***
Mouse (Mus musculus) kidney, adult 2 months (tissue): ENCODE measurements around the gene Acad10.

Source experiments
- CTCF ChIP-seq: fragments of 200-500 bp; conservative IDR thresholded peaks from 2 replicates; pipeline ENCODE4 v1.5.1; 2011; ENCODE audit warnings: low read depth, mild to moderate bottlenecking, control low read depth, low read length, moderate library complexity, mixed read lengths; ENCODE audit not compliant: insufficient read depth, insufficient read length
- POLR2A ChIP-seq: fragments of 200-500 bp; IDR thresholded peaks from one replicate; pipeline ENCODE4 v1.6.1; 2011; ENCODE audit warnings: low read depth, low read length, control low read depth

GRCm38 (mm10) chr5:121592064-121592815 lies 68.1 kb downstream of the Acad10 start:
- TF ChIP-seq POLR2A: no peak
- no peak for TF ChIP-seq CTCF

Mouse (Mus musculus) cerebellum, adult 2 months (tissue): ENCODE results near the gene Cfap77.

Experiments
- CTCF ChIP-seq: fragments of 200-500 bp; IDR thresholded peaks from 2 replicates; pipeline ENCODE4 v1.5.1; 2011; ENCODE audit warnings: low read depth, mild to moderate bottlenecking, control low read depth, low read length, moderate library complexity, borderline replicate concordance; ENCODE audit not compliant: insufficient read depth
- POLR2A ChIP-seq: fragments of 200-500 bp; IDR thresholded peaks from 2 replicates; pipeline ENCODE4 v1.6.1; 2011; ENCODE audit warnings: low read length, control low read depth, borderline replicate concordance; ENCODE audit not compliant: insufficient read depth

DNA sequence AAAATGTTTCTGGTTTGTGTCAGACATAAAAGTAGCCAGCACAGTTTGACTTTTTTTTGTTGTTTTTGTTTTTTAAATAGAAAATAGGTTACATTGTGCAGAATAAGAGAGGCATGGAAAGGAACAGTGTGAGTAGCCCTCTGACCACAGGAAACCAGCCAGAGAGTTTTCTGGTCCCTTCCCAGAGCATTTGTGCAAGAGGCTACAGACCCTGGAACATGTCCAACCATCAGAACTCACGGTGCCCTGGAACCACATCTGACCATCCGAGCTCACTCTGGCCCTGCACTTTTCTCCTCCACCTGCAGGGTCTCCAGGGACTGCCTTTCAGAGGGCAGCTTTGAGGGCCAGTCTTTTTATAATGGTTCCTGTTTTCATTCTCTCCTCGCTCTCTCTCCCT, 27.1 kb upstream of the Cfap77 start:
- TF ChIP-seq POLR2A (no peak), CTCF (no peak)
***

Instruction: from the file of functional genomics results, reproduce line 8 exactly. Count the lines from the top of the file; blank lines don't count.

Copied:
Mouse (Mus musculus) cerebellum, adult 2 months (tissue): ENCODE results near the gene Cfap77.